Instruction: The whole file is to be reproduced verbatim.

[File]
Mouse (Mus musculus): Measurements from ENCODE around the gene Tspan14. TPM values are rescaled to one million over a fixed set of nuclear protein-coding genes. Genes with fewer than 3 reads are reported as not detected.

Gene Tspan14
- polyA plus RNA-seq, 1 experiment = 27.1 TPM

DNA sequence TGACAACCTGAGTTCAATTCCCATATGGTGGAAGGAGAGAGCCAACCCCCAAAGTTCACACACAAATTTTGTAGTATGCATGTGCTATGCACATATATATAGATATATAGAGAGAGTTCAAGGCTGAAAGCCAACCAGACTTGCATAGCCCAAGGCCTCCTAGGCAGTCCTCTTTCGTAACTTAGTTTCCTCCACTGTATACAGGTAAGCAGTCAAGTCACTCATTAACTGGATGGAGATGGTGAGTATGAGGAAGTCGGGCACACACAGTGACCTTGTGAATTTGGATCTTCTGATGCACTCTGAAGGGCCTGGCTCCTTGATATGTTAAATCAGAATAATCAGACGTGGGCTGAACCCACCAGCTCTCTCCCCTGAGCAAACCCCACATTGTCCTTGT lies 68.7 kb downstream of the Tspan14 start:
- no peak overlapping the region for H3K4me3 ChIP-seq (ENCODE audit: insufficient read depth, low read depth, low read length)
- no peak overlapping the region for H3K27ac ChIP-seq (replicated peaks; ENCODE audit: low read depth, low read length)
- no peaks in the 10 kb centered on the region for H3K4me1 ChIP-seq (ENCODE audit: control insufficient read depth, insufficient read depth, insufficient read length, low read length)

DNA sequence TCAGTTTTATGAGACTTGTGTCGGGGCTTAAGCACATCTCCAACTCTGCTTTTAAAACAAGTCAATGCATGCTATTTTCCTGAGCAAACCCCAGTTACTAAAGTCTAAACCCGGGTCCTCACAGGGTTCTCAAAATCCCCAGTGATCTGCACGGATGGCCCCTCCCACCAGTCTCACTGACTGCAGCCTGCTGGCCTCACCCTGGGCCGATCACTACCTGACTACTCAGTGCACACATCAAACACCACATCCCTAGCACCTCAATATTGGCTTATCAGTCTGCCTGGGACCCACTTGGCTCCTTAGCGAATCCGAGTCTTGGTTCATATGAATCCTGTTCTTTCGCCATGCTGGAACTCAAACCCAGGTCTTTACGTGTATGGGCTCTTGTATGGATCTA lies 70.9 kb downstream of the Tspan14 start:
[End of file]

Mouse (Mus musculus): Measurements from ENCODE around the gene Tspan14. TPM values are rescaled to one million over a fixed set of nuclear protein-coding genes. Genes with fewer than 3 reads are reported as not detected.

Gene Tspan14
- polyA plus RNA-seq, 1 experiment = 27.1 TPM

DNA sequence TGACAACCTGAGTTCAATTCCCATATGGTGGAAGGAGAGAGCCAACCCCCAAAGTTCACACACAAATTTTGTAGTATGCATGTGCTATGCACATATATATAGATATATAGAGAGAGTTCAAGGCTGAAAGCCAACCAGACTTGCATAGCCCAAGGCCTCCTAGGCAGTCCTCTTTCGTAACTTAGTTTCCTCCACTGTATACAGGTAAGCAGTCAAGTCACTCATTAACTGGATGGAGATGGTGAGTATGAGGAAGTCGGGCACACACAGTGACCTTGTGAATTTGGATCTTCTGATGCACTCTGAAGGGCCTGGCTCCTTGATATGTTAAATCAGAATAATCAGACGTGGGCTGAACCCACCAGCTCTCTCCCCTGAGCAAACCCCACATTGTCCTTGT lies 68.7 kb downstream of the Tspan14 start:
- no peak overlapping the region for H3K4me3 ChIP-seq (ENCODE audit: insufficient read depth, low read depth, low read length)
- no peak overlapping the region for H3K27ac ChIP-seq (replicated peaks; ENCODE audit: low read depth, low read length)
- no peaks in the 10 kb centered on the region for H3K4me1 ChIP-seq (ENCODE audit: control insufficient read depth, insufficient read depth, insufficient read length, low read length)

DNA sequence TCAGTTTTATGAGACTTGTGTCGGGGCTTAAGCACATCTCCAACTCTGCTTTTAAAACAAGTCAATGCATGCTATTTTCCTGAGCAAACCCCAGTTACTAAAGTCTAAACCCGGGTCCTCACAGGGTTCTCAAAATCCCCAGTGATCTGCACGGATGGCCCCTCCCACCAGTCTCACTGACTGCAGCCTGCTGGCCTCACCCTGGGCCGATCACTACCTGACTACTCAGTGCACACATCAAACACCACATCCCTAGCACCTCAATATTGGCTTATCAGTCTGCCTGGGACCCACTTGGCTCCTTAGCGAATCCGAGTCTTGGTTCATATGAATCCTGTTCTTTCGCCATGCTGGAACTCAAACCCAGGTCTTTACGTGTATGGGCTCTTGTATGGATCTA lies 70.9 kb downstream of the Tspan14 start: